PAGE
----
In the 1930s the fledgling UK oil industry's numerous and conspicuous outdoor petrol advertisrments attracted critical attention from local authorities.
Shell introduced an imaginative and much praised alternative by displaying 30 by 40 inch posters on the side of its delivery trucks.
These posters continued the trend established by Shell in the 1920s for advertising with distinctive graphics, humour and highly original eye-catching work, using well-known artistics such as Rex Whistler and H.M. Bateman, toconvey the company's personality to customers.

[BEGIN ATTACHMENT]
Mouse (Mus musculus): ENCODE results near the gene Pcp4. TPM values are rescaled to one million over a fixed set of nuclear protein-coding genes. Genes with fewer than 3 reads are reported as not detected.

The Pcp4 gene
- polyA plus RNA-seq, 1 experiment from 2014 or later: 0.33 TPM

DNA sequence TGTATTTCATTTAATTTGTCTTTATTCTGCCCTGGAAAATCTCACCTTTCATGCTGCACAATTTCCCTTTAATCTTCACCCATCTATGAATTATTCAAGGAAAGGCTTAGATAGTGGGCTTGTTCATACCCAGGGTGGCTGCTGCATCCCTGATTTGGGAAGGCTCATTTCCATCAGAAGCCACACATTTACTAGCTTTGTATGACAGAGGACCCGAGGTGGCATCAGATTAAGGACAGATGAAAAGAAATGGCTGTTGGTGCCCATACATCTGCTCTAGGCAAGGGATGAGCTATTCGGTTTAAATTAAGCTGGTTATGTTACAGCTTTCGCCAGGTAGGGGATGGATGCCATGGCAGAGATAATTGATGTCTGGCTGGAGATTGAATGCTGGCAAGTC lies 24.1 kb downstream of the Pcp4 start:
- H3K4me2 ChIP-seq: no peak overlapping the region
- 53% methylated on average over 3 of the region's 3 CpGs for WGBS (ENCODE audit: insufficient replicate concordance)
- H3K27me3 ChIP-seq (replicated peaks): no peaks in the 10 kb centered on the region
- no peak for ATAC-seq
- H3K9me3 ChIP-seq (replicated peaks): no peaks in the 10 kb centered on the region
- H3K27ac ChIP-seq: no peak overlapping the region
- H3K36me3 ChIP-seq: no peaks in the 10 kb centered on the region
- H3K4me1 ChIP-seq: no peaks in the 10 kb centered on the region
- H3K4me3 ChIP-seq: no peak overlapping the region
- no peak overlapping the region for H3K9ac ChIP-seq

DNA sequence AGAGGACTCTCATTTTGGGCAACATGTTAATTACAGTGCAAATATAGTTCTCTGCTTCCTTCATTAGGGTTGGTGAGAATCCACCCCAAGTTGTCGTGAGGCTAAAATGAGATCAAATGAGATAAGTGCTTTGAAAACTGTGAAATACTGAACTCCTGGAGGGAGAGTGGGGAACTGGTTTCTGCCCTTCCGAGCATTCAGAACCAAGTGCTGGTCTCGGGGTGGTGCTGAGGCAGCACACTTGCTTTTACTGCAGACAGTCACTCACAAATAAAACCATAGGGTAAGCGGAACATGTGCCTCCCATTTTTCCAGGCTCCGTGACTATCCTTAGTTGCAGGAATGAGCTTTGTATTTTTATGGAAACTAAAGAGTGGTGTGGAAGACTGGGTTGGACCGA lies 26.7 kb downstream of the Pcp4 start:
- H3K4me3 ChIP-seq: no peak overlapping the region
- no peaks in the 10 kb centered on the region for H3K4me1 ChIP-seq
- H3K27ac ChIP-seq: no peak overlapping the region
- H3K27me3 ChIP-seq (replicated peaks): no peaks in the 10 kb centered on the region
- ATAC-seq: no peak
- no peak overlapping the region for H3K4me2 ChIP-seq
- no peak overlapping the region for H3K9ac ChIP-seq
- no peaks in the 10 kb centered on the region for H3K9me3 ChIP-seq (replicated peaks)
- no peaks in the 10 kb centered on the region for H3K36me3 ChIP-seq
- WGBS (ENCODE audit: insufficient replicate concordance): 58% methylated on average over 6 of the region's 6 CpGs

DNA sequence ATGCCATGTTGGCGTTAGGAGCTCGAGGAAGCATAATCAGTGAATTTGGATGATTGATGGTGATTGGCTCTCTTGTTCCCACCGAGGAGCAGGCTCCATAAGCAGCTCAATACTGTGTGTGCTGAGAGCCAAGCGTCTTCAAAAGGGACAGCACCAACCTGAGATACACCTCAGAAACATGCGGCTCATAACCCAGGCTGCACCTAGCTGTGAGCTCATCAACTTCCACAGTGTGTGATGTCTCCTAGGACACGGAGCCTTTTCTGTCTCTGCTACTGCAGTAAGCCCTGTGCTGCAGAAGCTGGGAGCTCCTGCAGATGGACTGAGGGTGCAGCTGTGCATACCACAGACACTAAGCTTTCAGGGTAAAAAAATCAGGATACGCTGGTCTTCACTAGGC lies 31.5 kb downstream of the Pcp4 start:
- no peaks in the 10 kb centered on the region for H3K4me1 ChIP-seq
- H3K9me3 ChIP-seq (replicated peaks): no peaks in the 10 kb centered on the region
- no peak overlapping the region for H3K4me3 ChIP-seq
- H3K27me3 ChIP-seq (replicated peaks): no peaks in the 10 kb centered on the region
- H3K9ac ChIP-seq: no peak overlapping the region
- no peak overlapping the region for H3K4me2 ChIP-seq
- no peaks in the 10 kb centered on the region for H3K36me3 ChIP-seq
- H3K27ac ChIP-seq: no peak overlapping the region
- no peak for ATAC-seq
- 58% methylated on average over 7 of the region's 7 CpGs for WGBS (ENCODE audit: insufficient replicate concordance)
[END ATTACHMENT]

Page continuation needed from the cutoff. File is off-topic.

A further poster series was commissioned by Shell from the most respected names in 20th century art, including Graham Sutherland, Edward McKnight Kauffer, Paul Nash, Edward Nicholson, John Piper and Vanessa Bell. Together their work offers a graphic chronicle of the dawn of mass motoring and the development of advertising.
By 1997 the motor industry and 'The Shell Transport and Trading Company' will have celebrated 100 years. The recurring theme from the posters of the 1930s-enjoyable and trouble free motoring with Shell-continue to be the cornerstone of the relationship Shell has with motorists today.